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Judges from the Class of 1977 Reflect

The year was 1974. The heat of the Oregon summer was fading and the cool breeze of fall was blowing in. If you were looking for the law school in 1974, you would find it on 11th and Kincaid at Grayson Hall, now known as McKenzie Hall. The first day of classes were buzzing with nerves, excitement, and hope for a future in law. Three years later, these feelings were still there, but for new reasons. The class of 1977 had graduated and it was now time for these budding lawyers to enter into the working world.

It has been 35 years since the class of 1977 bid farewell to the School of Law. In a class that had 179 openings and 1,200 applicants, it is no surprise that this class has found itself with many successes. Within this group, 13 of these graduates have been elected or appointed for a judicial seat in both the state of Oregon and Washington. This makes the class of 1977 the largest group of graduates holding court than any other.

Today, we celebrate and acknowledge the work these many graduates have accomplished throughout their immersed in the law. Throughout the course of several interviews, five judges from the class of 1977 shared their stories about their paths to the bench and the years that followed.

The Path: A Pleasant Surprise

For many of the graduates, the path to becoming a judge was unexpected. For Oregon Supreme Court Justice Martha Walters there was no particular course but rather an opportunity. “I had been doing what I loved for a long period of time,” said Judge Walters about practicing law for almost 30 years. When there was an opening for the court, Walters was encouraged by her peers to apply and she believed that applying would give her the opportunity to contribute to the court in a new way while continuing to learn more about the judicial system.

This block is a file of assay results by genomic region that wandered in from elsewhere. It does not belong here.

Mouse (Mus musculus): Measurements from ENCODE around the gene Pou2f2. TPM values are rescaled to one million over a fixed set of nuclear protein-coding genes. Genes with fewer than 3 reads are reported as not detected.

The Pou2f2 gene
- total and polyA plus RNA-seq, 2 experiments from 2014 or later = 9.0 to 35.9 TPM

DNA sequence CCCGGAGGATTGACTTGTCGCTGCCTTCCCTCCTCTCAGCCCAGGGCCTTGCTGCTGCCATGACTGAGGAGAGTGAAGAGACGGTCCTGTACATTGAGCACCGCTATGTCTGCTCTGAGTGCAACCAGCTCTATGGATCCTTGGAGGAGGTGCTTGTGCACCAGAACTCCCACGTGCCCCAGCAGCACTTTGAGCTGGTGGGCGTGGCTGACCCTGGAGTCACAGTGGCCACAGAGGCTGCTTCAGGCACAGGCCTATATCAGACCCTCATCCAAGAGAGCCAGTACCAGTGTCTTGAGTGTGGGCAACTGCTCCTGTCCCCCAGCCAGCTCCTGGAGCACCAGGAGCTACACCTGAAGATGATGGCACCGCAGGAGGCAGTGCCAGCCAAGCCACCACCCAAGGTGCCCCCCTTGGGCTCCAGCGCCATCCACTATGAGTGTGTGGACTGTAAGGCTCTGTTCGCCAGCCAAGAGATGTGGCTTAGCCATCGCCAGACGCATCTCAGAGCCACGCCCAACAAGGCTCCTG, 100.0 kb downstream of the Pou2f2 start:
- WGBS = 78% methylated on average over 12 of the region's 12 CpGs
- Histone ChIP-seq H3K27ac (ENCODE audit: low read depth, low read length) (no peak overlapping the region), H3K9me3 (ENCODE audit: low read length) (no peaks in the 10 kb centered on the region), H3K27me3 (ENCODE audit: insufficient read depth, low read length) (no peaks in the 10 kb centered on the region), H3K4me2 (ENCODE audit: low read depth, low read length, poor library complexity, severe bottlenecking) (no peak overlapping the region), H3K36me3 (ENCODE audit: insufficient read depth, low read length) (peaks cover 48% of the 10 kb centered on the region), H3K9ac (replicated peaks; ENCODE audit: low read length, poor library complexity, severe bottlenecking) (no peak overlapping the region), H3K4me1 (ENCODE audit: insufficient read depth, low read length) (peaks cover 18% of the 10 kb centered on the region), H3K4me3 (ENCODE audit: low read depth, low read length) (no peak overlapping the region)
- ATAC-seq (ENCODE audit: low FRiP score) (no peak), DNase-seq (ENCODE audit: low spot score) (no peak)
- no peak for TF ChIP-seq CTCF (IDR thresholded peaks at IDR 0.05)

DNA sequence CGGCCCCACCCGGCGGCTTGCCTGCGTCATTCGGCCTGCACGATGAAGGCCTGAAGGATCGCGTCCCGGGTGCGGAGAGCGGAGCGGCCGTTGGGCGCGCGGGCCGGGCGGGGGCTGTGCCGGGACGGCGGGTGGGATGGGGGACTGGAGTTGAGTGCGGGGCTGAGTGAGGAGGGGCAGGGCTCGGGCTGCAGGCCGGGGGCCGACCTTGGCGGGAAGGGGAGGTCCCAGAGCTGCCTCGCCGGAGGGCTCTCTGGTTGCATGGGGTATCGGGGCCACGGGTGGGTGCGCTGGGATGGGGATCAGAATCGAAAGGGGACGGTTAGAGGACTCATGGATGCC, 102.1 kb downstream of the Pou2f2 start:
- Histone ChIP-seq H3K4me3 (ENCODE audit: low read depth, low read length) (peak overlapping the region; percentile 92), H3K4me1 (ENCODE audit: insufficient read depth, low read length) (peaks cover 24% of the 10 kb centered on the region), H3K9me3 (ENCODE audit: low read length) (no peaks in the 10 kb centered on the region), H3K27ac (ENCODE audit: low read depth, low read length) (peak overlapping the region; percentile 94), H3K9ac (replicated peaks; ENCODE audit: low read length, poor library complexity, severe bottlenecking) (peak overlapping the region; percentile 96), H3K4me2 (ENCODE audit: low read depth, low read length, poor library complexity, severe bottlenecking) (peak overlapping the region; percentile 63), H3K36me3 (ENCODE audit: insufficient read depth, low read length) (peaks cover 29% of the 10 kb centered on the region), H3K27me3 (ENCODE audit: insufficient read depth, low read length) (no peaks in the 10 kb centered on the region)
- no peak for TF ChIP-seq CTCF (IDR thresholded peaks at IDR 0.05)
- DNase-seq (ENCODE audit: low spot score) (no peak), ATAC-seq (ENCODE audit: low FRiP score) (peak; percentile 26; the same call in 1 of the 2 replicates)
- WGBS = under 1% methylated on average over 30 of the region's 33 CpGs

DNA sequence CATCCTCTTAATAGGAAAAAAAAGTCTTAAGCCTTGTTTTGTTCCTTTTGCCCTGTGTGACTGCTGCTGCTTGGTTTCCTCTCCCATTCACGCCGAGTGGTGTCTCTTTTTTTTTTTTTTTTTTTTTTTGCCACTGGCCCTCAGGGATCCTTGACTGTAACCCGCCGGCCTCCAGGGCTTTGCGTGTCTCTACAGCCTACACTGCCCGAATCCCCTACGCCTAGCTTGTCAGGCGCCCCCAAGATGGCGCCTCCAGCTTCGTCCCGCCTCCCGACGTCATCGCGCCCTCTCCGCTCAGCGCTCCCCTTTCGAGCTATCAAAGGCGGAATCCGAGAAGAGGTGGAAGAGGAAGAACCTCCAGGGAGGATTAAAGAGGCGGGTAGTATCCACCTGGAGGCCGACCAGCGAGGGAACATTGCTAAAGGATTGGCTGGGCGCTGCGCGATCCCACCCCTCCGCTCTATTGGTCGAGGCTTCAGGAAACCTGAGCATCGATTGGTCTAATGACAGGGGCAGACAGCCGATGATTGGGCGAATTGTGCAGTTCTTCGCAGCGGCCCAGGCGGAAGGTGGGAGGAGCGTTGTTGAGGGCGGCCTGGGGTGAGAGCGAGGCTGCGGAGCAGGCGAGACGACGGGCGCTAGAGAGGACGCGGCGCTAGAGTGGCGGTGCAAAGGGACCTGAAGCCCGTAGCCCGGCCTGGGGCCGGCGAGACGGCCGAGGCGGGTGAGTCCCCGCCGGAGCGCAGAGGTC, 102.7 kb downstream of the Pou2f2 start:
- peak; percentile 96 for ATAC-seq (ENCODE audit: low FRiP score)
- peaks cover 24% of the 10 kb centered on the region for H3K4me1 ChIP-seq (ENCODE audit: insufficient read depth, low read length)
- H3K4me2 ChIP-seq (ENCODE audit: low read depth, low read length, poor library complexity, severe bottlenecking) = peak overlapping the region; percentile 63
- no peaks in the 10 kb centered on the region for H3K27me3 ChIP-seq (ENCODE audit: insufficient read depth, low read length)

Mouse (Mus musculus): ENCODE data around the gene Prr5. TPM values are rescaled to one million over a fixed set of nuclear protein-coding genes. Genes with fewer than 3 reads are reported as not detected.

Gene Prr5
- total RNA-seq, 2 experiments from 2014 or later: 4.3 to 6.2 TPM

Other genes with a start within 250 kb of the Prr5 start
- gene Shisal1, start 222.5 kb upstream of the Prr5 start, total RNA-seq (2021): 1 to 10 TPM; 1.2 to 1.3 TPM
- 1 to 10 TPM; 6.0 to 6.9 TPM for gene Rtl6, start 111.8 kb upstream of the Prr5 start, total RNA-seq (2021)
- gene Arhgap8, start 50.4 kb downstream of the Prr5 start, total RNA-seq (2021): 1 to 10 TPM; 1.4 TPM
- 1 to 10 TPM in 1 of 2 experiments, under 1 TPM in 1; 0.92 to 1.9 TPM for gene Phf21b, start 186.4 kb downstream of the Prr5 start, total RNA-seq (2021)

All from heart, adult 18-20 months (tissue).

Like Judge Walters, Chief Judge of the Oregon Court of Appeals David Brewer was encouraged by lawyers at the Bar to apply for a judicial vacancy because of his time as a civil practitioner and his broad range of experiences. He decided to put in his bid only once. “I can’t say I ever planned to be a judge, but I was given the opportunity and I was willing to take a shot at it and I’ve never had a minute of regret,” he explained.

For both Judge Terry Leggert, now a retired from the Marion County Circuit Court, and Yakima County Superior Court Judge Blaine Gibson, the desire for a seat on the bench developed over time. Judge Leggert worked as a deputy district attorney for eight years and was an appellate attorney for three years. In her work, Judeg Leggert “spent a lot of time in the courtroom,” and it was there she felt she could most make an impact based on her experiences, both professionally and personally. When there was an opening, Judge Leggert put in her bid, had an interview, and three days later she was appointed to the bench.

Judge Gibson always knew that he wanted to be a litigator and he soon accomplished this at a small court in Portland. After three years, he decided to move to Yakima, Washington, and became an associate at a firm where he could continue with litigation. Judge Gibson was active in the Bar association both locally and statewide and got to know a lot of attorneys, which helped him when he ran for a seat in court.

For Circuit Court Judge Martin Stone, the path to becoming a judge was rather straightforward. After graduating, he practiced law in Springfield with a firm he clerked at during school. He decided to move back to his hometown, Coquille, Oregon, and practiced law from 1978 to 1998, which was the year he was appointed as Circuit Court Judge by the governor.